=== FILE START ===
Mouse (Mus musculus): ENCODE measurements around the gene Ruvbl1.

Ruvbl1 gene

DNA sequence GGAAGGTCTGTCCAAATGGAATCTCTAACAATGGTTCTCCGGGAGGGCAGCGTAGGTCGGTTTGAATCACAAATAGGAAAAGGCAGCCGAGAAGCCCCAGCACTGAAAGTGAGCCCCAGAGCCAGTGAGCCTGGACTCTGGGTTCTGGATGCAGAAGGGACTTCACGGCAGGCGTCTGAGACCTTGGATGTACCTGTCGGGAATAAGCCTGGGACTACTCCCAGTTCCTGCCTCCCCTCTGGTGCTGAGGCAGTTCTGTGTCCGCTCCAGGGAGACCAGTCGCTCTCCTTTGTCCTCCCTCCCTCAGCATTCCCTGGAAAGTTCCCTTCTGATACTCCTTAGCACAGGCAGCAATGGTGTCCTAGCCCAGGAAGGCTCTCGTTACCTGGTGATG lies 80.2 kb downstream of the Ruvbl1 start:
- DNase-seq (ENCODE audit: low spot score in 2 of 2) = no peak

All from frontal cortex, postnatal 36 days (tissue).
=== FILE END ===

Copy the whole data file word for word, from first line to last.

Mouse (Mus musculus): ENCODE measurements around the gene Ruvbl1.

Ruvbl1 gene

DNA sequence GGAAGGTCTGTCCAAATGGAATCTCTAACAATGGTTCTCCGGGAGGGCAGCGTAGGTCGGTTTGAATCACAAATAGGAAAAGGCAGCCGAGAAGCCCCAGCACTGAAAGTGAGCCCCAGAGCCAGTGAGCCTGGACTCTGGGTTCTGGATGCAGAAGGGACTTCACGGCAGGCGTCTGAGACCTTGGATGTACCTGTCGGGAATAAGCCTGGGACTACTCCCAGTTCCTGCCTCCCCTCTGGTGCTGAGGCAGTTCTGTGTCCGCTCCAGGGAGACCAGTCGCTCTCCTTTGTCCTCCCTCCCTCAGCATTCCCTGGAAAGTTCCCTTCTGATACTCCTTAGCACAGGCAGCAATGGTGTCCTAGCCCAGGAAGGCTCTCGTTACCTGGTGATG lies 80.2 kb downstream of the Ruvbl1 start:
- DNase-seq (ENCODE audit: low spot score in 2 of 2) = no peak

All from frontal cortex, postnatal 36 days (tissue).